On this episode of The Mass Invasion podcast, Pedro and Janifer discuss Jessica Jones, and …
Christopher Mele is the co-host of the About Men Radio podcast and lead blogger for the show’s website. Chris is married and the proud dad of two sons and two adult stepchildren, all of whom have given him prematurely white hair.
When I was about six years old, I would drive my mother nuts by getting up at some god-awful hour of the morning (like 5:30 or 6) to watch what I considered the most awe-inspiring show on television: “Thunderbirds.”
You can be forgiven if you have never heard of this series, but I assure you, it was amazing.
For the late 1960s and early 1970s, and in an era that predated the wizardry of “Star Wars,” “Thunderbirds” was a standout production of imagination, special effects and story line.
Which is why I am buzzing like a vibrating smartphone about the upcoming reboot of the series.
A quick introduction to those unfamiliar with the premise….
“Thunderbirds” is centered on the Tracy family, headed by patriarch Jeff Tracy, and his five grown sons.
The family secretly runs a humanitarian organization known as International Rescue. Here’s the trailer for the new ITV series:
From a manned ship in outer space, IR monitored radio frequencies and responded to calls for help and emergencies that required specialized know-how or gear.
What captivated me were two things: The Thunderbirds were a force for good. They were heroic but sought no recognition for their deeds. And secondly, the high-tech gadgetry was believable!
Superman and other superheroes relied on out-of-this-world back stories or superhuman powers to save people whereas the Tracy brothers used their ingenuity and technical prowess.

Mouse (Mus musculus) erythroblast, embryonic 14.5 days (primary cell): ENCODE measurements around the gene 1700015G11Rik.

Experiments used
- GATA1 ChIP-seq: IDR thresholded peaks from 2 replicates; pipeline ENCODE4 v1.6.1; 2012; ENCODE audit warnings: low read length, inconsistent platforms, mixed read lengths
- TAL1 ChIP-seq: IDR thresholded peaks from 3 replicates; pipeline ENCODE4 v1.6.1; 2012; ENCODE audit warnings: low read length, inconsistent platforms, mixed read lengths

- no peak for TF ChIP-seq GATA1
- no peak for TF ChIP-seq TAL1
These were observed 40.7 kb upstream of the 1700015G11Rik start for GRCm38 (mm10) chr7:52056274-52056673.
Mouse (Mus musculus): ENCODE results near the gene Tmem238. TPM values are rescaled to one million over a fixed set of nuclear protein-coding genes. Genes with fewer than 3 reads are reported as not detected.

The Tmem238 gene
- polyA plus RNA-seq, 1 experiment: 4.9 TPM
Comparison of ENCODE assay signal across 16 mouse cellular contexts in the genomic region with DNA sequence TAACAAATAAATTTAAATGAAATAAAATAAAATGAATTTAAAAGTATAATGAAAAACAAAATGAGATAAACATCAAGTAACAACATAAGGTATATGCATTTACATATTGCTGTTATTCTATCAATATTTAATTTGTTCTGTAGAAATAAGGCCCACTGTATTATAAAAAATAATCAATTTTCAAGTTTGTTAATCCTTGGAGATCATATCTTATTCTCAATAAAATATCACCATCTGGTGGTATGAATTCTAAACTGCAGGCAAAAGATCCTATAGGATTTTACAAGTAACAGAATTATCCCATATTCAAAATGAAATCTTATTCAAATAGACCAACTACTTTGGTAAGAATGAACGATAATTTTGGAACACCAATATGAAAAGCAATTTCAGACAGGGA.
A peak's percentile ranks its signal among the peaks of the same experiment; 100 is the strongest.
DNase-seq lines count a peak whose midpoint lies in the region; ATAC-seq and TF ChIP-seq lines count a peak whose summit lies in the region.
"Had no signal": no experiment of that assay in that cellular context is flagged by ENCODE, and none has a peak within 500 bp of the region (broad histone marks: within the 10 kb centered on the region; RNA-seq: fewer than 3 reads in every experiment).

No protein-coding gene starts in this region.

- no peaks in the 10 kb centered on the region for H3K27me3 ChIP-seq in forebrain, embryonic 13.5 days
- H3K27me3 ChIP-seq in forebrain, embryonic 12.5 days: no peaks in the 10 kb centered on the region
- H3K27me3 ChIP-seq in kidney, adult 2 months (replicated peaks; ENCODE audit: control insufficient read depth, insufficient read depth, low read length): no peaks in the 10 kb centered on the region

Ever the pragmatist even as a kid, I loved Thunderbird 2, which looked like a flying whale and was the all-purpose utility spaceship of the fleet.
By the nature of its design, it could carry whatever cargo was needed, whether it was transporting Thunderbird 4 for underwater missions or tracked vehicles for some land-based rescue.
Plus the pilot for Thunderbird 2, Virgil, had just the coolest way of getting into his seat, through a secret slide hidden behind a panel in one of the rooms at the Tracy compound! It was just so boss!
(The launch sequence was also neat, with the folding palm trees lining the runway made from paper, light cardboard and wood, according to the book “Fab Facts.” The trees were made to fall back by pulling two levers attached to broomsticks on either end of the set.)
I remember as a kid that one of my childhood friends, Charles, and I would head to the playground early in the morning and get on the swings. We would push off on the swings and pretend to be one of the Thunderbird pilots. (As I recall, Charles was a fan of Thunderbird No. 1.)
In addition to the cool story line, “Thunderbirds” sported special effects that relied on what were clearly models that were blown up, landed on runways, collapsed, etc.
And finally, it featured something called “Supermarionation.”
This was the brainchild of the series creator, Gerry Anderson. Instead of having real-life flesh-and-blood actors, or doing this in animation, Anderson completely broke the mold and told the story with marionettes, complete with strings visible!
It is the same sort of craftsmanship seen in “Team America: World Police,” minus the crazy sex scenes.
Again, I admired that “Thunderbirds” did nothing to hide how it operated. It was a bit of a nod and wink to the viewer, who went along for the ride. It just endeared me more to the show.
Back that all up with a powerful, military march-like theme music, and you had what many critics consider the most popular and commercially successful creation of Anderson’s.
The reboot will feature both computer-generated and live model sets. I am not sure how I feel about that since I will miss the puppetry but it does appear that the story line will stay true to the original premise.
And if that’s the case, then all I can say is: “Thunderbirds Are Go!”